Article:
Costa Rica is home to five – yes FIVE – active volcanoes, and they are all popular destinations for adventurous explorers and thrill seekers alike. Although many of them have direct, easy-to-navigate paths, some of them are a bit more challenging (or off-limits) – even for avid hikers and fitness buffs. Are you ready to explore Costa Rica’s active volcanoes? Don’t forget to grab your hiking boots – it’s a long way up.
Rincón de la Vieja Volcano
Often referred to as the “Colossus of Guanacaste,” the Rincón de la Vieja Volcano contains at least 9 major eruptive centers. Measuring 1916 meters high, the majority of recent eruptions have come from a prominent crater containing a 500-meter-wide acid lake (that’s right – an acid lake!), also known as the Active Crater. It is not recommended that you swim, explore, or even go anywhere near the Active Crater, as it is a large, boiling pot of acid that can range in color (from blue to green to grey) with a temperature of anywhere between 20 degrees Celsius (68.0 °F) to 58 degrees Celsius (136.4 °F). Activity is currently in the southeast portion of the volcano.
The Poás Volcano is a whopping 2708 meters high and has two summit crater lakes. The Southernmost lake, named “Botos” is a cold, green-water lake, and it has not erupted for at least 7500 years. The other lake is located in the main crater. It is 290 meters deep with frequent small geyser and lava eruptions. Geothermally heated, the main crater is likely the second most acidic natural lake, with a pH of around zero. The Poás Volcano National Park is often closed due to volcanic activity, so make sure to do your research before making the trip.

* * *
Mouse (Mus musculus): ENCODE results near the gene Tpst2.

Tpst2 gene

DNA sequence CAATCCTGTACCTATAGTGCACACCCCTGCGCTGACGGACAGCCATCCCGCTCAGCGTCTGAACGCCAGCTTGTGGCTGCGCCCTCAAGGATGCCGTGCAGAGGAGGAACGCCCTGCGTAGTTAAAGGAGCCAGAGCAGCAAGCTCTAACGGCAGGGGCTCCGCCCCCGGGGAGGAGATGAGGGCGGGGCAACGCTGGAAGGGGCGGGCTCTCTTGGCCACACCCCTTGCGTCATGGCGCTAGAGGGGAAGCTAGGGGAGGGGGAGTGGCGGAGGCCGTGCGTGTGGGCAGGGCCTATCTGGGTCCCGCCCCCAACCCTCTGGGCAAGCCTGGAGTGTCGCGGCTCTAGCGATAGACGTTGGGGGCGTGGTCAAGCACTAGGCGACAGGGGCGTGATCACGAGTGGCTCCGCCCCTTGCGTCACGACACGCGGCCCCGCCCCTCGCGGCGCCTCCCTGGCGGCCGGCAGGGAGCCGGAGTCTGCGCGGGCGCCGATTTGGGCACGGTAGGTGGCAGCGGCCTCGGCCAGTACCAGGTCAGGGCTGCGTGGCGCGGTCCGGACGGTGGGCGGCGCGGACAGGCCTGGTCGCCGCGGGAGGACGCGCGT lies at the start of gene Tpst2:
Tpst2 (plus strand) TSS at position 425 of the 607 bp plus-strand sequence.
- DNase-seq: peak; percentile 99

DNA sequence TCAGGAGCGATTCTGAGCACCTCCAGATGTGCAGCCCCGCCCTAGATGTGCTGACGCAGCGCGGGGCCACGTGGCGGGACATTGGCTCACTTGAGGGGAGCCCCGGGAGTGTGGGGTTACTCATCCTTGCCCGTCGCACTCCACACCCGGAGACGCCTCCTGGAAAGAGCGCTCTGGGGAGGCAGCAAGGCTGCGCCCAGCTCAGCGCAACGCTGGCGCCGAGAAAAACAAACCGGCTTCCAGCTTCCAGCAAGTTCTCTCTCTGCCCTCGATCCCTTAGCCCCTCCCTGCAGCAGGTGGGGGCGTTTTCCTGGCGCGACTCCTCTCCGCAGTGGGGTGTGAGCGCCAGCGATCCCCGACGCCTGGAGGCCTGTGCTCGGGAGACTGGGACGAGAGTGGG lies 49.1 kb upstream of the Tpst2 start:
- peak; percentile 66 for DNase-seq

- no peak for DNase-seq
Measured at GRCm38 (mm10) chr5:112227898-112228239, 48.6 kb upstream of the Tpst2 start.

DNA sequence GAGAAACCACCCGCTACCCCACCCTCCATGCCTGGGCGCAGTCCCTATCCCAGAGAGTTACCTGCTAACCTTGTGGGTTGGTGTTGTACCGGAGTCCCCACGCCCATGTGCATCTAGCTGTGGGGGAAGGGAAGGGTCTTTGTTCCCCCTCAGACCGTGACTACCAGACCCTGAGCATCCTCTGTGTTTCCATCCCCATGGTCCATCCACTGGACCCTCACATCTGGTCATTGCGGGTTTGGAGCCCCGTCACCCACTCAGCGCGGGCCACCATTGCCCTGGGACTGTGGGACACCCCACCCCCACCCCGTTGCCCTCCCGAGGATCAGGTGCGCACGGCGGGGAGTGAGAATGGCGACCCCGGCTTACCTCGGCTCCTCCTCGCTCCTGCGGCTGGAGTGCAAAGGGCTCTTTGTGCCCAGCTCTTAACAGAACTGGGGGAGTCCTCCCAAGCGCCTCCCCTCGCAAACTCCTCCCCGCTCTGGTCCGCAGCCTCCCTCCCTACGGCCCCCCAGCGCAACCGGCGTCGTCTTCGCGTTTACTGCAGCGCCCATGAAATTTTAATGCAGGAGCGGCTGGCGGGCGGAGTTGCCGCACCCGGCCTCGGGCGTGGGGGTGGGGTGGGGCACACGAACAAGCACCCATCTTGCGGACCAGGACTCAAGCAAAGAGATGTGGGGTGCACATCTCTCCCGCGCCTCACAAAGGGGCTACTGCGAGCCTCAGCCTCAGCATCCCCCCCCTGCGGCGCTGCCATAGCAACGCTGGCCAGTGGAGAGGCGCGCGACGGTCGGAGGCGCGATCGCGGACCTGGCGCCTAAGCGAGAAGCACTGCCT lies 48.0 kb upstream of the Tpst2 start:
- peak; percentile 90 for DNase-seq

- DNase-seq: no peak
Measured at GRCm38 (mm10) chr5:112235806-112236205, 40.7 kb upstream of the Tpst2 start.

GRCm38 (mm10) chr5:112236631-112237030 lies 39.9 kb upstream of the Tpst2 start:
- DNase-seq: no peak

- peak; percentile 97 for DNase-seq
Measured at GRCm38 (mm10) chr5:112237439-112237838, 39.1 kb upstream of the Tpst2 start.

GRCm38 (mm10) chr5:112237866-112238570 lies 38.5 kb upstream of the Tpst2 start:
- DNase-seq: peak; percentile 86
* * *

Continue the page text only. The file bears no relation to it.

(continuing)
Arenal is perhaps one of the most popular and widely explored of the active volcanoes. At 1657 meters high, Arenal is incredibly active and has a bad reputation – with good reason. In 1968, Arenal volcano exploded and killed several people, primarily by throwing incandescent bombs as far as 5 kilometers away from the vent. Although the volcano hasn’t exploded recently, it consistently emits pyroclastic flows from the vents at the summit and on the upper western flank. Don’t let that deter you, though. Arenal volcano is a beautiful hike and a great place to mountain bike.
Double the size of Arenal, the Irazú Volcano is massive – it covers more than 500 square kilometers, is 3432 meters high, and has at least 10 flank cones on the southern flank. All of Irazú’s eruptions in the last 10,000 years have been remarkably explosive, and the active crater contains a small acid lake. The last major eruption of Irazú was from 1963-1965. It caused heavy damage to infrastructure in San José and the neighboring communities. The last reported activity was a magnitude 7.6 earthquake on September 5th. It’s a must-see stop if you’re visiting Costa Rica!
Turrialba is an active volcano that has been incredibly explosive in recent years – including January, March and April of 2017. Visitors were once able to hike down into the main crater, but the increased volcanic activity – including ash and rock slides – has forced the surrounding Turrialba Volcano National Park to close. The summit has three craters, and the largest has a diameter of over 50 meters. On a clear day, both the Pacific ocean and the Caribbean Sea are visible from the summit.
Note: It us unclear as to whether there are actually 5 or 6 active volcanoes. Some sources also state that Tenorio Volcano is active.